A New Fibromyalgia Remedy: Antiviral Drugs

In an interview with U.S. News staff writer January W. Payne, April 11, 2008, Dr. Dantini discussed his thoughts on fibromyalgia and how best to treat it.

Fibromyalgia, an often misunderstood condition involving widespread muscle pain and fatigue, is characterized by a set of symptoms, but no definitive test exists to “prove” that a person has it. Some researchers suspect that viral illness could be a trigger, for both fibromyalgia and a similar condition called chronic fatigue syndrome. Research has shown that a subset of people who get Lyme disease, parvovirus, or Epstein-Barr virus—which causes mononucleosis—may later go on to develop one or the other. “What we think is that viruses are one type of biological stress” that may act similarly to physical trauma, a known trigger for fibromyalgia and chronic fatigue syndrome, says Daniel Clauw, a rheumatologist and professor of medicine at the University of Michigan. “There’s a lot of different biological stresses, including psychological stress, that seem to be capable of triggering these illnesses.” As many as 1 in 50 Americans has fibromyalgia, most of them women, according to the National Institute of Arthritis and Musculoskeletal and Skin Diseases.

A recent book, The New Fibromyalgia Remedy: Stop Your Pain Now with an Anti-Viral Drug Regimen, delves more deeply into the connection and suggests that antiviral medicine and food allergy treatment can be quite effective. Author Daniel C. Dantini, a Florida otolaryngologist who himself has fibromyalgia, says he believes that fibromyalgia is caused by the Epstein-Barr virus, cytomegalovirus, herpesvirus 6, or parvovirus. He says antiviral medications work in 70 to 75 percent of his patients, along with massage and other therapies. Using Dantini’s treatment method, most patients see their symptoms improve by “about 20 to 50 percent during the first four weeks,” the book says. By six weeks, most chronic symptoms are totally resolved. Most people take the antiviral medications for 10 to 14 weeks, while others need the drugs for up to six months, the book says.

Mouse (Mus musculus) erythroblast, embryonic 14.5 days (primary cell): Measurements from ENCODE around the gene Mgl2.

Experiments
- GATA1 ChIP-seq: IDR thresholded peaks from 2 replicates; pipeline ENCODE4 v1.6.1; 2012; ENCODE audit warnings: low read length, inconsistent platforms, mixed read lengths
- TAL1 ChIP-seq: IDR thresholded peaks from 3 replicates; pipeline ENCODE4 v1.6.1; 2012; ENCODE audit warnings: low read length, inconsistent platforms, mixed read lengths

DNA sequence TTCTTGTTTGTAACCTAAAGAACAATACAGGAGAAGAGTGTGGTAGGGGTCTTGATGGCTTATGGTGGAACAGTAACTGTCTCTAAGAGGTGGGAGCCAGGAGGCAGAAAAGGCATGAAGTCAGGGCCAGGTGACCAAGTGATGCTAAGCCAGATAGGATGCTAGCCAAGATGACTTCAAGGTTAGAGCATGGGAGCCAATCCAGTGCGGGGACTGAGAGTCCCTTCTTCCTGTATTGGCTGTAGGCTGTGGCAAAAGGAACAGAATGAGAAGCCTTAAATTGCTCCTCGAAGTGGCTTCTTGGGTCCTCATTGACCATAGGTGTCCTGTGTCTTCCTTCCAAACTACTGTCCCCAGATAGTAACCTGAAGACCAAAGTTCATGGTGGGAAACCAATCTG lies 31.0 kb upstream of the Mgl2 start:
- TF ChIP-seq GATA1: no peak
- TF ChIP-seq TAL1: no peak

Do you think other viruses are a concern as well?

Other viruses like hepatitis and Lyme disease can do this, too. Any chronic infection can tend to give these sorts of symptoms.

What treatments do you propose?

The treatments are twofold because this is a complex disease. Control the viruses using the antiviral drugs famciclovir (brand name Famvir) or valacyclovir (Valtrex). What we find in these people who have active disease is they start developing inhalant allergies. They also develop allergies to things they eat. Treatment through diet and, if a person has severe inhalant allergies perhaps using allergy shots, controls the immune system and allows it to calm down. Then most of the allergy symptoms go away.

Since antiviral medications aren’t specifically approved for this purpose by the Food and Drug Administration, would people face obstacles with insurance coverage?

Most insurance plans will cover the medicine. Viral testing is usually covered, and food allergy testing is mostly covered.

Your book discusses the role of multivitamins in treating fibromyalgia. How might they be useful?

I don’t think a vitamin alone will make you better. These are chronic diseases. I never tell anyone that vitamins will make you better, but they might keep you better.

Would the treatments you describe in the book be used in conjunction with other therapies, like yoga, exercise, and other types of medications? How so?

I tend to tell people to use massage and stretching exercises but that exercise during a flare-up makes the pain worse, so I don’t think that’s the prudent thing to do. Most of the time when I see patients, they’re on any number of antidepressants. Some of them are addicted to narcotics—all of which I think are the wrong way to go about treating this disease.